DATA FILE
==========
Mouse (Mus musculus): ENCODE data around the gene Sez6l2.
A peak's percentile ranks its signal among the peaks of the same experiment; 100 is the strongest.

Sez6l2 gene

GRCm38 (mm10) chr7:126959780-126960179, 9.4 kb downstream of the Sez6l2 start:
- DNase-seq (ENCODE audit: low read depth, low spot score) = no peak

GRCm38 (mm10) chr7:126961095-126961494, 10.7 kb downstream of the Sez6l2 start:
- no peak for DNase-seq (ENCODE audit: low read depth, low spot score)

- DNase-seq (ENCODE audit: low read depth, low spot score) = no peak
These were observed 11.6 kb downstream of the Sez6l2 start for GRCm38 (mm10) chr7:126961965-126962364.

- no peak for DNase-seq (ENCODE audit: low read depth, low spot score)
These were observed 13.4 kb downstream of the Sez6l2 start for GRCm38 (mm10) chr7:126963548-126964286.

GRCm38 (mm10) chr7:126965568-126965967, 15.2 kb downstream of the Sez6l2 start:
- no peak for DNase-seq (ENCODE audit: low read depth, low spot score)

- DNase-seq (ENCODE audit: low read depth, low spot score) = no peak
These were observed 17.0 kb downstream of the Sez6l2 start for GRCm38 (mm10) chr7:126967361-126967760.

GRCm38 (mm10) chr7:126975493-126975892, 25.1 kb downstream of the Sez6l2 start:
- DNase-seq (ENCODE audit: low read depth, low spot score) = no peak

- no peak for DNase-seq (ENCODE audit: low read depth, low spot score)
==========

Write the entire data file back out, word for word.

Mouse (Mus musculus): ENCODE data around the gene Sez6l2.
A peak's percentile ranks its signal among the peaks of the same experiment; 100 is the strongest.

Sez6l2 gene

GRCm38 (mm10) chr7:126959780-126960179, 9.4 kb downstream of the Sez6l2 start:
- DNase-seq (ENCODE audit: low read depth, low spot score) = no peak

GRCm38 (mm10) chr7:126961095-126961494, 10.7 kb downstream of the Sez6l2 start:
- no peak for DNase-seq (ENCODE audit: low read depth, low spot score)

- DNase-seq (ENCODE audit: low read depth, low spot score) = no peak
These were observed 11.6 kb downstream of the Sez6l2 start for GRCm38 (mm10) chr7:126961965-126962364.

- no peak for DNase-seq (ENCODE audit: low read depth, low spot score)
These were observed 13.4 kb downstream of the Sez6l2 start for GRCm38 (mm10) chr7:126963548-126964286.

GRCm38 (mm10) chr7:126965568-126965967, 15.2 kb downstream of the Sez6l2 start:
- no peak for DNase-seq (ENCODE audit: low read depth, low spot score)

- DNase-seq (ENCODE audit: low read depth, low spot score) = no peak
These were observed 17.0 kb downstream of the Sez6l2 start for GRCm38 (mm10) chr7:126967361-126967760.

GRCm38 (mm10) chr7:126975493-126975892, 25.1 kb downstream of the Sez6l2 start:
- DNase-seq (ENCODE audit: low read depth, low spot score) = no peak

- no peak for DNase-seq (ENCODE audit: low read depth, low spot score)